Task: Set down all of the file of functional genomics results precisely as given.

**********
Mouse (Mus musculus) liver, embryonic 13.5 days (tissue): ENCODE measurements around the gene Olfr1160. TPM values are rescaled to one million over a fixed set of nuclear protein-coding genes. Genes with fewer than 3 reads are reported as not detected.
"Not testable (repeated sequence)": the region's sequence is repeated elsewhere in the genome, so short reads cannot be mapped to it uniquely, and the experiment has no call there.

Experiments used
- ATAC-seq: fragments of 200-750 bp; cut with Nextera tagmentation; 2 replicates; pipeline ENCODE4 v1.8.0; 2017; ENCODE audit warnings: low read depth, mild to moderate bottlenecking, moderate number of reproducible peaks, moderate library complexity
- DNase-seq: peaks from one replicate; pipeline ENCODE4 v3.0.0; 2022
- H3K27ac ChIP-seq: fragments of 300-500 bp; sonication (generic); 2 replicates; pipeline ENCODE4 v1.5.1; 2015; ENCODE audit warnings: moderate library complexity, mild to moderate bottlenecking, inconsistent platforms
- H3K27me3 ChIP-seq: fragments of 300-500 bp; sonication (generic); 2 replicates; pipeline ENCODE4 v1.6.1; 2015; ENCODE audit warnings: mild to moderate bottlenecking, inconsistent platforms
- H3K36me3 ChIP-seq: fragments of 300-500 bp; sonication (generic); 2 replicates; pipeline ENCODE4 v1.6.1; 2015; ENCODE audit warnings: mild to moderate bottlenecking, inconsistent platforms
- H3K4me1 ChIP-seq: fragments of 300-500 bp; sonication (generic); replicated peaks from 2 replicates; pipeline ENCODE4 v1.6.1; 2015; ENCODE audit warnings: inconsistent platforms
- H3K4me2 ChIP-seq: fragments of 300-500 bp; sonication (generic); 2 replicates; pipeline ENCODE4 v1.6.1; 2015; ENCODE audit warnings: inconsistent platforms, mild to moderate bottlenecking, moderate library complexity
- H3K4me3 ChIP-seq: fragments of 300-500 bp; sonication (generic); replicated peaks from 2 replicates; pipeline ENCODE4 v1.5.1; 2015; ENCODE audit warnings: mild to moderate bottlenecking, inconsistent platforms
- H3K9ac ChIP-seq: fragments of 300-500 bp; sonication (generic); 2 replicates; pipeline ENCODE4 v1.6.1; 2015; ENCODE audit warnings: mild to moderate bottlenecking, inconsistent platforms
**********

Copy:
Mouse (Mus musculus) liver, embryonic 13.5 days (tissue): ENCODE measurements around the gene Olfr1160. TPM values are rescaled to one million over a fixed set of nuclear protein-coding genes. Genes with fewer than 3 reads are reported as not detected.
"Not testable (repeated sequence)": the region's sequence is repeated elsewhere in the genome, so short reads cannot be mapped to it uniquely, and the experiment has no call there.

Experiments used
- ATAC-seq: fragments of 200-750 bp; cut with Nextera tagmentation; 2 replicates; pipeline ENCODE4 v1.8.0; 2017; ENCODE audit warnings: low read depth, mild to moderate bottlenecking, moderate number of reproducible peaks, moderate library complexity
- DNase-seq: peaks from one replicate; pipeline ENCODE4 v3.0.0; 2022
- H3K27ac ChIP-seq: fragments of 300-500 bp; sonication (generic); 2 replicates; pipeline ENCODE4 v1.5.1; 2015; ENCODE audit warnings: moderate library complexity, mild to moderate bottlenecking, inconsistent platforms
- H3K27me3 ChIP-seq: fragments of 300-500 bp; sonication (generic); 2 replicates; pipeline ENCODE4 v1.6.1; 2015; ENCODE audit warnings: mild to moderate bottlenecking, inconsistent platforms
- H3K36me3 ChIP-seq: fragments of 300-500 bp; sonication (generic); 2 replicates; pipeline ENCODE4 v1.6.1; 2015; ENCODE audit warnings: mild to moderate bottlenecking, inconsistent platforms
- H3K4me1 ChIP-seq: fragments of 300-500 bp; sonication (generic); replicated peaks from 2 replicates; pipeline ENCODE4 v1.6.1; 2015; ENCODE audit warnings: inconsistent platforms
- H3K4me2 ChIP-seq: fragments of 300-500 bp; sonication (generic); 2 replicates; pipeline ENCODE4 v1.6.1; 2015; ENCODE audit warnings: inconsistent platforms, mild to moderate bottlenecking, moderate library complexity
- H3K4me3 ChIP-seq: fragments of 300-500 bp; sonication (generic); replicated peaks from 2 replicates; pipeline ENCODE4 v1.5.1; 2015; ENCODE audit warnings: mild to moderate bottlenecking, inconsistent platforms
- H3K9ac ChIP-seq: fragments of 300-500 bp; sonication (generic); 2 replicates; pipeline ENCODE4 v1.6.1; 2015; ENCODE audit warnings: mild to moderate bottlenecking, inconsistent platforms